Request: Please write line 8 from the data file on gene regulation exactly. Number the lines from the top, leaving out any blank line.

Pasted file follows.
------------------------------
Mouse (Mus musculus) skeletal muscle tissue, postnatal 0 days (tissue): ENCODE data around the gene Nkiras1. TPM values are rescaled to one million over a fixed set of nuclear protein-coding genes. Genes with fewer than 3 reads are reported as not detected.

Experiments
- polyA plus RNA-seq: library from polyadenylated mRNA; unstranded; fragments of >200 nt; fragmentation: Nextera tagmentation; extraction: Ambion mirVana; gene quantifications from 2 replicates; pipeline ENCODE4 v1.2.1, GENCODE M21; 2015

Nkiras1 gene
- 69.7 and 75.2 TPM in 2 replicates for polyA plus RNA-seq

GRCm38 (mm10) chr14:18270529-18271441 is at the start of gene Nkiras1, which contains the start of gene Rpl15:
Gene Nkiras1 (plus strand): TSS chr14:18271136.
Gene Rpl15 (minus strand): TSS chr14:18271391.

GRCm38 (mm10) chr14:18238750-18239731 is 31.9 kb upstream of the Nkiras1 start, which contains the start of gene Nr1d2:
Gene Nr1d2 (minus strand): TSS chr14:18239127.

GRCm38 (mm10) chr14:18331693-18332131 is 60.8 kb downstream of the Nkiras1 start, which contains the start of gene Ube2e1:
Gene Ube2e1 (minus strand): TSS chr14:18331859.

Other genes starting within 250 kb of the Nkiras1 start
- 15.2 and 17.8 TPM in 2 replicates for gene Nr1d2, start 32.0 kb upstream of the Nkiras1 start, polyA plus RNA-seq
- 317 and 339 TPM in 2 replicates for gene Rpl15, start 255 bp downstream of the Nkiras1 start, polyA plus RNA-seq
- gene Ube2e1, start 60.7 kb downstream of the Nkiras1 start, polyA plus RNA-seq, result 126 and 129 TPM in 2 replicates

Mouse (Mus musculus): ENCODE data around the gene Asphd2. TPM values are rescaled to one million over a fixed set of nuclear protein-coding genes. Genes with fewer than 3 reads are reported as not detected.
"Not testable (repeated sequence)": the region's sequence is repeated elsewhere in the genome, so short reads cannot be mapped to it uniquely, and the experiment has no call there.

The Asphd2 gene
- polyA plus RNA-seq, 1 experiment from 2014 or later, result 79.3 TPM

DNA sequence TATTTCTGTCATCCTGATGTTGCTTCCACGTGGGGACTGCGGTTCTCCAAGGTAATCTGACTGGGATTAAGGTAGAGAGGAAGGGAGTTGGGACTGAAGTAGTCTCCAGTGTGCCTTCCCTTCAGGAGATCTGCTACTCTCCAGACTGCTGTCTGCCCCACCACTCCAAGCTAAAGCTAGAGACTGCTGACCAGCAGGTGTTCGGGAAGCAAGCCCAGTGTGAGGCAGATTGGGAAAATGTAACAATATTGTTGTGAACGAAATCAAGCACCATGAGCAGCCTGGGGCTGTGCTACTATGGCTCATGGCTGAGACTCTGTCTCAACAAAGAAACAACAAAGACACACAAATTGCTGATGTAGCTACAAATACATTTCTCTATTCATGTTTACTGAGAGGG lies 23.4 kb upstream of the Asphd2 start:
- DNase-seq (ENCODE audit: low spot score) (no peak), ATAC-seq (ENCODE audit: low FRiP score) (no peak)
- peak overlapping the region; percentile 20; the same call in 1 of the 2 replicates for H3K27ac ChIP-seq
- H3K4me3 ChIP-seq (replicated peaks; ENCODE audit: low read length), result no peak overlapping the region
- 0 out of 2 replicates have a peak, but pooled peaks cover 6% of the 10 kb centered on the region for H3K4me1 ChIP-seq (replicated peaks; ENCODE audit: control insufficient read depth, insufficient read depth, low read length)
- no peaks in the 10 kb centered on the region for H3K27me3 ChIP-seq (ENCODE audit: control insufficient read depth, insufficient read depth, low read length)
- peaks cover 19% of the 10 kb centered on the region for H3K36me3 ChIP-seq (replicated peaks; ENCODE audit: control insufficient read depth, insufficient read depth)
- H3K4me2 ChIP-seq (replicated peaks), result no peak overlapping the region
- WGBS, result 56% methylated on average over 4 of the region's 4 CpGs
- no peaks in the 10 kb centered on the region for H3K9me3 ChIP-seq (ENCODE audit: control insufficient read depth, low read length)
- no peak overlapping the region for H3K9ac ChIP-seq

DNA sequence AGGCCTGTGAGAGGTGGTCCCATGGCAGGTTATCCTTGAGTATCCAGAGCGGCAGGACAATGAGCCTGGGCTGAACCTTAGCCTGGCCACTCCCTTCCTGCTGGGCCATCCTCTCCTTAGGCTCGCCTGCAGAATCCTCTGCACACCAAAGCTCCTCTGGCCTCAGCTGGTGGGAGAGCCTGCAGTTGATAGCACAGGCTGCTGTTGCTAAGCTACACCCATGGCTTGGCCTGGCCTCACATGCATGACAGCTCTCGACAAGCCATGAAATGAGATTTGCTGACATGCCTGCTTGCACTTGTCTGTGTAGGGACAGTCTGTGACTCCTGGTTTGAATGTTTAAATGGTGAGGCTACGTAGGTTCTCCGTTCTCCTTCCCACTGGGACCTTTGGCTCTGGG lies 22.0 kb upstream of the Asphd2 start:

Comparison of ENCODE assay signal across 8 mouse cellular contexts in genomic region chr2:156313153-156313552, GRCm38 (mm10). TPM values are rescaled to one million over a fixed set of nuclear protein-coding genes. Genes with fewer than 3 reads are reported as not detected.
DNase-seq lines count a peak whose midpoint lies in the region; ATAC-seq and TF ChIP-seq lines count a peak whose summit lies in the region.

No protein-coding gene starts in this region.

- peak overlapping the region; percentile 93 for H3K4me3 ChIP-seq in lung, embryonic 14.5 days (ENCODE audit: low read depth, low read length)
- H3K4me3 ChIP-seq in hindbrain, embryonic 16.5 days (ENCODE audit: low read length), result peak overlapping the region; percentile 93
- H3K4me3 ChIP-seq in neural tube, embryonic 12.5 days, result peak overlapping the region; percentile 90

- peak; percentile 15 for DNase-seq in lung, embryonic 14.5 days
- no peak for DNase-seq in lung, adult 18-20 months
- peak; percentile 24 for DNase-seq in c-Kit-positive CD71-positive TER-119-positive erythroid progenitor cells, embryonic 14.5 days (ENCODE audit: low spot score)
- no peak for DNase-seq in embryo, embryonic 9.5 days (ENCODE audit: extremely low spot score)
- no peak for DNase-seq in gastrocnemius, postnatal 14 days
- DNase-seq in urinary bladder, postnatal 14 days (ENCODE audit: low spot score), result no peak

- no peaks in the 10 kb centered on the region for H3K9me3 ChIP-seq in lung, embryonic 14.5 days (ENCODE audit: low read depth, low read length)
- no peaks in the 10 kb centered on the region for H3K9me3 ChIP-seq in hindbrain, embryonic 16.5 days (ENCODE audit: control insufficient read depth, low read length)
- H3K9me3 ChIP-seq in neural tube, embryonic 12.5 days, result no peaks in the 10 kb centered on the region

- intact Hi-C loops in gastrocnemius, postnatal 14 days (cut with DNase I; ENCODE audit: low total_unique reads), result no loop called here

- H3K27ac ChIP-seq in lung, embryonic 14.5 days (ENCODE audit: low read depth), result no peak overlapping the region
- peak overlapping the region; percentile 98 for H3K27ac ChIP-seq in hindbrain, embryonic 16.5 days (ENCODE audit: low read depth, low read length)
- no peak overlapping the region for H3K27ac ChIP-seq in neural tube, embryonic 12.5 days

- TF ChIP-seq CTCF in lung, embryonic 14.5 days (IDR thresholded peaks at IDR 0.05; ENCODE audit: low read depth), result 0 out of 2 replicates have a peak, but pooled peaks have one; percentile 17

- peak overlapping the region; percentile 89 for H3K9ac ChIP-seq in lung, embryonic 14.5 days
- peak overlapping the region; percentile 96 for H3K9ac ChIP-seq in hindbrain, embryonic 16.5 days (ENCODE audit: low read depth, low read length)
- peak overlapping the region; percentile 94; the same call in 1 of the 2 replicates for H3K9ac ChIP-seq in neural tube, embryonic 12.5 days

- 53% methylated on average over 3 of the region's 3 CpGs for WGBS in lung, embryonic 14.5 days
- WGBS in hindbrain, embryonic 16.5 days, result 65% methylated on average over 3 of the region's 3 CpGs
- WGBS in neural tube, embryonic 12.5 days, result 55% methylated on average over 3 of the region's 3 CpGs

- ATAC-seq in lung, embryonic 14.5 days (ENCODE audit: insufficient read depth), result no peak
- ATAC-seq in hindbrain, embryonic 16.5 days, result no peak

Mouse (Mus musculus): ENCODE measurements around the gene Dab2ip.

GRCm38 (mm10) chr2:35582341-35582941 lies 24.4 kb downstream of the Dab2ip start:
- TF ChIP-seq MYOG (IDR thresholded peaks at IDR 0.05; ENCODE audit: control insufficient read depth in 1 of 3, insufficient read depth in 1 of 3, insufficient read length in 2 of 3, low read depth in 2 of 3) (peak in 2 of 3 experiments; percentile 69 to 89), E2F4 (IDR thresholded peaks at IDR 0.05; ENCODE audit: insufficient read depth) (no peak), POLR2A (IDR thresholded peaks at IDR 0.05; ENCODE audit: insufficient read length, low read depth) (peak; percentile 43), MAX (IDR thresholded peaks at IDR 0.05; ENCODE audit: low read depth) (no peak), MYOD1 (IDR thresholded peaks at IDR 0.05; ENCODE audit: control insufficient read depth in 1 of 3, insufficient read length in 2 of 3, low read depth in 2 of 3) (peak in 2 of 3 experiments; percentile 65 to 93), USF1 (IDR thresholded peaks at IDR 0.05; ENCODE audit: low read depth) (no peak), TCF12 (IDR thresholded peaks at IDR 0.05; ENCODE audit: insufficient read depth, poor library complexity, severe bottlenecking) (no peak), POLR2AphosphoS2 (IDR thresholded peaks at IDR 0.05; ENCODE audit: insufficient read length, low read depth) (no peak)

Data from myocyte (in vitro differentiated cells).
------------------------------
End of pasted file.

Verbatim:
Gene Rpl15 (minus strand): TSS chr14:18271391.